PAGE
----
Jason Rezaian was correspondent for the Washington Post in Iran from 2012 to 2016 – only for more than 18 months of that time, he was unjustly held in Tehran’s notorious Evin prison, in the same wing where Australian-British academic Kylie Moore-Gilbert is presently locked away on accusations of espionage. A new edition of Rezaian’s book detailing his ordeal – Prisoner: My 544 Days in an Iranian Prison – will be released this week, and I asked him from Washington, where he is now back working for the Post, what more can be done to bring Moore-Gilbert home.

DF: You’ve called for governments to speak more frankly about Tehran’s imprisonment of Australian-British academic Kylie Moore-Gilbert. Can you briefly explain from your own experience why you see this as important? 

JR: Actually, I think her family, friends, community, and the Australian media should be the ones raising the alarm bells. I understand that governments can’t speak openly and frankly about certain sensitive topics, especially those that present national security concerns. But in the case of Kylie Moore-Gilbert, based on what I know, as a concerned and experienced observer, the Australian government has failed to improve her circumstances in any demonstrable ways.

She’s still in the same temporary detention facility run by the IRGC [Islamic Revolutionary Guard Corps] that she has been housed in since her arrest. This is the first stop for Iran’s hostages. It’s a place beyond government oversight, run by the IRGC. Her situation is likely much more dire than the government is letting on.

But ultimately governments tend to act in these cases when there is a public uproar. That usually starts with a family and then leads into the media. The government is usually the last party to get involved, and often reluctantly. Others need to force the issue first.

Jason Rezaian, former Tehran bureau chief for the Washington Post, who was imprisoned by Iranian authorities in from 2014–2016 (Photo: Brendan Smialowski/AFP/Getty Images)

What more should the Australian government be doing to pressure Iran in this case?

Without full awareness of the contours of Canberra’s relations with Tehran, the general understanding is that the relationship is positive. And I Imagine Iran needs Australia more than the opposite. So make it clear that state hostage taking is unacceptable.

It’s an issue with multiple components. First, whatever is necessary must be done to bring this innocent person home. The very notion of representative and democratic governance crumbles if citizens are not protected. The government must, at a minimum, appear to be doing all it can.

This one clearly isn’t, as evidenced by their inability to get very basic supplies to Ms Moore-Gilbert in prison. Start with demanding a verifiable improvement in her conditions and treatment and work from there.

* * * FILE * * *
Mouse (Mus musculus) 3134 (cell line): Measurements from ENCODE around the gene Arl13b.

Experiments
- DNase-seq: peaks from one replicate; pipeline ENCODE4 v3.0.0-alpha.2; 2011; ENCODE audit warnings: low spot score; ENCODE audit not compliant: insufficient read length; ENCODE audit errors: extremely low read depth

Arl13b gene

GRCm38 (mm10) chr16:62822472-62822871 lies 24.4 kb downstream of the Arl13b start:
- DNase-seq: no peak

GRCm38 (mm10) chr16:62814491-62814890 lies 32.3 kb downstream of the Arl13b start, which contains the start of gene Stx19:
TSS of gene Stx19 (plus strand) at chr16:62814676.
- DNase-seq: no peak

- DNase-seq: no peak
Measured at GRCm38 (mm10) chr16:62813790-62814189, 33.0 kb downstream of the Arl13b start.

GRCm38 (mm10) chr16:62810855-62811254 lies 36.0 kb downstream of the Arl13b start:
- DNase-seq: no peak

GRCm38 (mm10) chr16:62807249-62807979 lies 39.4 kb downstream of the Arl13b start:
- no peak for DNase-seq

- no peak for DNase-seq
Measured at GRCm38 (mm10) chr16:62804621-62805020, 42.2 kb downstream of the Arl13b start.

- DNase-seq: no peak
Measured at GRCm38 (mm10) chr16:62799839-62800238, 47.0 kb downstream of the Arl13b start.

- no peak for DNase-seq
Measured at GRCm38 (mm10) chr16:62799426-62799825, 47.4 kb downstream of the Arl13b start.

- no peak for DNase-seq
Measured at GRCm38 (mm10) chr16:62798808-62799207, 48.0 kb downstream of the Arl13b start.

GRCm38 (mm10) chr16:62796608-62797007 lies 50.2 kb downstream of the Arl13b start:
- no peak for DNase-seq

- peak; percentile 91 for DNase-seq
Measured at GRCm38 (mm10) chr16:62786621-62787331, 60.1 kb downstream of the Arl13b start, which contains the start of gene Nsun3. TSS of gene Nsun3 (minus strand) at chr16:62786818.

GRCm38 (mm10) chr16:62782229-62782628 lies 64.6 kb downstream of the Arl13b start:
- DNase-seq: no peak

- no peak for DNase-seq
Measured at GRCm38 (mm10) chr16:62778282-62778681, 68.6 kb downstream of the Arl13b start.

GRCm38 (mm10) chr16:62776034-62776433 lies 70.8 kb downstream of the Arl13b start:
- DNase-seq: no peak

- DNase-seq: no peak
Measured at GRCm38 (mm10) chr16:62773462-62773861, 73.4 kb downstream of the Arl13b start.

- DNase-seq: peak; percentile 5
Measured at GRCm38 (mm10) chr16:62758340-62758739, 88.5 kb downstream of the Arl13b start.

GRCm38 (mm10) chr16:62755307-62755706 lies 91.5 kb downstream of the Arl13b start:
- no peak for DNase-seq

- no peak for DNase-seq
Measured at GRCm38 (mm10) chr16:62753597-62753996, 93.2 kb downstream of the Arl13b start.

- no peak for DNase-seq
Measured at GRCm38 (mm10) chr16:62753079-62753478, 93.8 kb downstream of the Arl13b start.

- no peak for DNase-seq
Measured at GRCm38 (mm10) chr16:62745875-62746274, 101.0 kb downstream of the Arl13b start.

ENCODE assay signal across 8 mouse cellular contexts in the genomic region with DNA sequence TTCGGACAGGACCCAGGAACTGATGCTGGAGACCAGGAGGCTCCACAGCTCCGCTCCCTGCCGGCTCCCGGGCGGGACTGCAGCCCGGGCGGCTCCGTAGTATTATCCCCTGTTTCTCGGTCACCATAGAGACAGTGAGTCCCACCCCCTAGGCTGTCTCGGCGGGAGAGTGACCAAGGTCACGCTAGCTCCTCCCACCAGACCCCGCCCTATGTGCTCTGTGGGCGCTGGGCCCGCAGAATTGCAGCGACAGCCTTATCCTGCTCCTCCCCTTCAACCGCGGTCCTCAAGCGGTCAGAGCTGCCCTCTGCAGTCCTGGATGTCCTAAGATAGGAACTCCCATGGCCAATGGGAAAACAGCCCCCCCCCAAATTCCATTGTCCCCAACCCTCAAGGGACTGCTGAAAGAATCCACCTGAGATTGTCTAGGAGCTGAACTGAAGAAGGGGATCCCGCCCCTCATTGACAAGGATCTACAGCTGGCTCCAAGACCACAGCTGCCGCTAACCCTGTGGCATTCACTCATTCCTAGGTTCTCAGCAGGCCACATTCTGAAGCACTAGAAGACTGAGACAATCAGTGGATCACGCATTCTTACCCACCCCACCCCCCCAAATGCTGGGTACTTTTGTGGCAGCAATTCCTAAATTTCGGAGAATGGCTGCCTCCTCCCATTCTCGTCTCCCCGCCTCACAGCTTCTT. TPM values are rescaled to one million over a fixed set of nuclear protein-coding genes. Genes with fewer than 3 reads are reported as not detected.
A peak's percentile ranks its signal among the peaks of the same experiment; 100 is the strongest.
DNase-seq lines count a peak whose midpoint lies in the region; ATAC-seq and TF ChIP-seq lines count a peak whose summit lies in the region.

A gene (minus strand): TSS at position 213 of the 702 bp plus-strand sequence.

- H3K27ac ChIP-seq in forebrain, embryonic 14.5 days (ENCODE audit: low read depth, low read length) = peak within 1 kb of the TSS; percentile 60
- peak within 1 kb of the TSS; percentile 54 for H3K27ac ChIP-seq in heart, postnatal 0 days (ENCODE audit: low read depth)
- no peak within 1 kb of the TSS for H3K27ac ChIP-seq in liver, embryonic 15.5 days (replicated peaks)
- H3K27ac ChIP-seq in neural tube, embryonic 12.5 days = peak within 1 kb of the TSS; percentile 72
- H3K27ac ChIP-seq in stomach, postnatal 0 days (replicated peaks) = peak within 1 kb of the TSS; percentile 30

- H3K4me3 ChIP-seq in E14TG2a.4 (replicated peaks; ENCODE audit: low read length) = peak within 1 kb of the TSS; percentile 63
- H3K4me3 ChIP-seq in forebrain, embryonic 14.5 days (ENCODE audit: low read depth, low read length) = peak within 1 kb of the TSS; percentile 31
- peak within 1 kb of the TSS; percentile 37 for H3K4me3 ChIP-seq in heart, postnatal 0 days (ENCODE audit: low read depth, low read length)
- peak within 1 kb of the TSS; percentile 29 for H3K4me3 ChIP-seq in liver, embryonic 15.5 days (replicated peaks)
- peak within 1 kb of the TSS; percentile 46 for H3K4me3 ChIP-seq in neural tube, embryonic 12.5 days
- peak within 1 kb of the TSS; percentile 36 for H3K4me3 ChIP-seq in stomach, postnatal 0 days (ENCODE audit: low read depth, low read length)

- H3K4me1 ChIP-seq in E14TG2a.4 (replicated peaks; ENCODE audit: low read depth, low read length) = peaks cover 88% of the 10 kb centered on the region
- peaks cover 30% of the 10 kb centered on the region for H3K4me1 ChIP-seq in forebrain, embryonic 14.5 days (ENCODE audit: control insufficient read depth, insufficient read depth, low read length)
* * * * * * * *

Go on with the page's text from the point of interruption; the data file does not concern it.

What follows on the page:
The other issue is putting an end to the practice once and for all. That, I think, will require significant cooperation with like-minded governments who are affected by this phenomenon. The US, UK, Canada, and others. A unified approach to Iran’s state hostage-taking is something that Australia, with a robust diplomatic presence in Tehran, could help initiate.

Why has Tehran acted in this manner, it seems a pattern, and is this imprisonment and others like it related to broader international tensions? (Donald Trump abrogating the nuclear deal, for example?)

It’s an old and bad habit that Iran has relied on throughout its 40-year history as the Islamic Republic. They would, I think, argue that it’s been a profitable enterprise. Indeed, there was a video recently of a regime official extolling the merits of taking hostages. He literally called it that.

She is being abused, everyone knows it, and she is asking her tormentors to be less abusive. If not, she will not survive. That’s the message she is sending. I hear it loud and clear.

But I think there is a growing understanding that the reputational damage and the legal penalties outweigh perceived benefits.

Iran’s problem has always been that it wants to be taken seriously and treated like a major power, and at the same time not follow international norms. It can’t have both. I don’t think it’s a coincidence that there has been a significant rise in illegal and destructive behaviour since the US pulled out of the JCPOA [Joint Comprehensive Plan of Action]. But that’s no justification for such habits.

Ultimately, Iran is responsible for how it comports itself on the international scene, and its disregard for diplomatic and international norms, I think, will ultimately be a major factor in this political order’s demise.

A series of recent letters from Moore-Gilbert to her captors was published this month – what did you read into them about her situation?

There was much in her letters that reminded me of my own long ordeal in Section 2A of Evin prison, the very same wing in which Kylie Moore-Gilbert is being held. There is a rawness and transparency to what she writes that I remember well. She knows she has done nothing wrong. Her captors know she has done nothing wrong. And she knows her captors know she has done nothing wrong. There is nothing to hide or lose.

She is being abused, everyone knows it, and she is asking her tormentors to be less abusive. If not, she will not survive. That’s the message she is sending. I hear it loud and clear.

The Australian government should do whatever it takes to end her nightmare now. They will do so in the end. Rescue her from this brutality. No one deserves to be tortured. And certainly not in this way.